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Aftershock (Tangshan Dadizhen)

 Aftershock (Tangshan Dadizhen) is a 2010 Chinese (mandarin) film by Feng Xiaogang which recreates the tragic events of the 1976 earthquake that destroyed Tangshan City, as well as the years of recovery that followed. It eventually became the highest-grossing locally-made film in China and was selected to represent China in the 83rd Academy Awards for Best Foreign Language film but didn’t make the final shortlist. Aftershock was also notable as being the first ‘big commercial’ IMAX film outside the United States. Is this movie another disaster spectacle in the vein of Emmerich’s disaster films or a movie that’s worthy of its countless accolades.

Aftershock is based on a novel by Zhang Ling which focuses on the traumatic effect of the Tangshan earthquake which claimed the lives of more than 200,000 people and at the same time mirroring the political changes in China in the 1980s and 90s. At the center of the story is a mother who is told by the rescue workers that her two twins, daughter Fang Deng and son Fang Da, are trapped at the bottom of a collapsed building. Things turn tragic when only one can be saved and the mother chooses her son. Eventually the building collapses, the son is saved and the daughter is pulled from the rubble. However, the daughter miraculously survives after being proclaimed dead and here the real story begins. The girl is adopted by another family but the years that follow leads her to a road of pain, tragedy, and ultimately forgiveness. I have not read the novel let alone found a copy of it, so I cannot compare it with this film. But it wouldn’t surprise me if this movie is considered among the best adaptations of a Chinese book.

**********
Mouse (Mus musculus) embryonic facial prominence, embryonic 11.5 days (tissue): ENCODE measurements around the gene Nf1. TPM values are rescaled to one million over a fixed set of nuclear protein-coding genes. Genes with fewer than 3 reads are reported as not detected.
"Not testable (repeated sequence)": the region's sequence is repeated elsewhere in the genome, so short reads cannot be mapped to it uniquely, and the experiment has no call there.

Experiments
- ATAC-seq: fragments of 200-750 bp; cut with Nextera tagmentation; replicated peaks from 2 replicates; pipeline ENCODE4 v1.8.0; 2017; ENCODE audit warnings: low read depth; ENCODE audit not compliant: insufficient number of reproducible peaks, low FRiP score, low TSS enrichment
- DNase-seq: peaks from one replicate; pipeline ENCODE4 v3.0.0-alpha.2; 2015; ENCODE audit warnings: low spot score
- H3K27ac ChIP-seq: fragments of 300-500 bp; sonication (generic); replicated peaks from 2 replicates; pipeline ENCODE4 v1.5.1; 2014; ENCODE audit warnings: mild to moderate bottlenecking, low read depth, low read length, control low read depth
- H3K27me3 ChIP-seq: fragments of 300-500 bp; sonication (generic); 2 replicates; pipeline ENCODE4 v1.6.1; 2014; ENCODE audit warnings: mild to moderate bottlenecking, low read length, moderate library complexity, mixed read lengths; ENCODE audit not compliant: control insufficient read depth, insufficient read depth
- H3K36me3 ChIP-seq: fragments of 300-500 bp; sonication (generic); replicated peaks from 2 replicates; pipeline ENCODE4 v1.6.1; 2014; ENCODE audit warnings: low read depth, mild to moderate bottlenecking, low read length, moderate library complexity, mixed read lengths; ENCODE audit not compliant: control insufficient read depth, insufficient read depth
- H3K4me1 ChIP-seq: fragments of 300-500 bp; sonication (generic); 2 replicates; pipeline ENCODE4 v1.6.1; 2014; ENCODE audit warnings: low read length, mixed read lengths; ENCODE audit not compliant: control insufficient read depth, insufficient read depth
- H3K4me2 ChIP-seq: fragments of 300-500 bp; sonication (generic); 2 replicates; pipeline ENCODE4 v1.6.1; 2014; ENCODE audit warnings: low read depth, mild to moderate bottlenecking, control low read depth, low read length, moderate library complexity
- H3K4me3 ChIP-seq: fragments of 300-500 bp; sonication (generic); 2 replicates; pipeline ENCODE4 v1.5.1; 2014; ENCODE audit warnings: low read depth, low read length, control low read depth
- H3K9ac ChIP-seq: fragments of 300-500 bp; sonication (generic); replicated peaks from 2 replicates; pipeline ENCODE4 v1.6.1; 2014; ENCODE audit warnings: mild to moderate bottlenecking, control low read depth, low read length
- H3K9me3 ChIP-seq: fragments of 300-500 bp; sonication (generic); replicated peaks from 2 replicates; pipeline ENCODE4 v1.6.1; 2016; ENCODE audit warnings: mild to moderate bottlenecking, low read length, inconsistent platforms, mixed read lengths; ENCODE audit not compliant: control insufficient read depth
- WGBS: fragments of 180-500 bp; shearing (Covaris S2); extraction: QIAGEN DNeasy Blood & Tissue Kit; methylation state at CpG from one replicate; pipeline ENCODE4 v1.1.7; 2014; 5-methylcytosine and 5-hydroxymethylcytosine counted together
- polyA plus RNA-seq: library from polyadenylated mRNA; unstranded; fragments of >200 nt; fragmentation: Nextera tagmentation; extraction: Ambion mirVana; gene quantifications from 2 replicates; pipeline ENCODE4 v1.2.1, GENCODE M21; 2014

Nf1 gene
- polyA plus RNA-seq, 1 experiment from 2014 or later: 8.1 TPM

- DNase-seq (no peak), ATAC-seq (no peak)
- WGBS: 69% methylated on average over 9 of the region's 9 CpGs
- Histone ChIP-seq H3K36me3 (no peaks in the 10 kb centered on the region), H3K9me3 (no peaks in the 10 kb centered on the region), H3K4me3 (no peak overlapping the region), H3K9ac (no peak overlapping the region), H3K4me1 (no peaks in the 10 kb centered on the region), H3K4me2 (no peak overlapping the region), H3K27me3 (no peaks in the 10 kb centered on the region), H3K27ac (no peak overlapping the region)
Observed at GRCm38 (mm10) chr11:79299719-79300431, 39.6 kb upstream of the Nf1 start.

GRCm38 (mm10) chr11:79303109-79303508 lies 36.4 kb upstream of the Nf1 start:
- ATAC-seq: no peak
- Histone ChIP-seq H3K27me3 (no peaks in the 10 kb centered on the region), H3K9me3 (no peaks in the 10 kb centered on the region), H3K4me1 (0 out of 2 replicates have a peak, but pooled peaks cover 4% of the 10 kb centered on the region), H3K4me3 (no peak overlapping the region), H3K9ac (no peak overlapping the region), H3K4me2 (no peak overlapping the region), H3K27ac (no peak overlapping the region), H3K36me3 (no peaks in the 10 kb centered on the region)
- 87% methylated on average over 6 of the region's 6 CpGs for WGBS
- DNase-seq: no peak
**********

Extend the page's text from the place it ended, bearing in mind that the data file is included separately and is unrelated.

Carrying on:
The opening salvo of this film is a recreation of the Tangshen earthquake in the first 20 minutes. All the ingredients of a disaster spectacle are here. Buildings collapsing, people dying, and utter devastation have never been this terrifying or realistic. It’s so remarkably intense it puts to shame the outlandish scenes of 2012, or The Day After Tomorrow. Thankfully, Aftershock avoids turning this into another disaster movie bomb as the scenes immediately following the earthquake are gut wrenching and emotionally moving. This early on in the film, some people will already need a box of tissues. The film then moves on to the painful recovery of both the characters and the city as well. Here, Aftershock takes a different turn but one that makes this movie even more moving. It is reminiscent of other Asian drama films about moving on and forgiveness but the movie keeps the melodrama in check for its own good.

One caveat though, this film has been mobbed by a lot of critics for its Communist propaganda. I don’t know if this was in the novel, but considering this film also tackles the socio-political changes China underwent at that time, a little dose of red propaganda may not hurt but if you have an aversion to all things communist or political, you will find this irritating.

The characters here are very well developed and by the end of the film, you will feel a certain attachment to them thanks to the capable acting delivered by the cast. There are some exceptional scenes but the acting generally won’t win any awards.

Aftershock’s production values are awe-inspiring. The extremely beautiful lensing and cinematography by Lu Yue (who also did the equally beautiful Red Cliff) is a sight to behold. It’s just sad though that this film didn’t get an IMAX release here. The special effects, done by Chinese, Korean, French and the New Zealand WETA teams (who did LOTR and King Kong) are stunning (although some look a bit too CG-ish) while Wang Li-guang delivers a sweeping, memorable score which will stay with you long after the credits have rolled. This film with a budget of 25 million dollars puts to shame Hollywood films costing 5x more.

Ultimately, Feng Xiaogang’s Aftershock is very easy to recommend. It has everything, from intense drama, special effects, beautiful cinematography and a sweeping musical score. This is how disaster movies should be made and I hope Emmerich and co. have watched this film. If you like brainless disaster movies, this might not appeal to you, but if you’re in the mood to watch an Asian masterpiece, then this should be on your priority list.


About moiaxmd

Film. Music. Books. Art.


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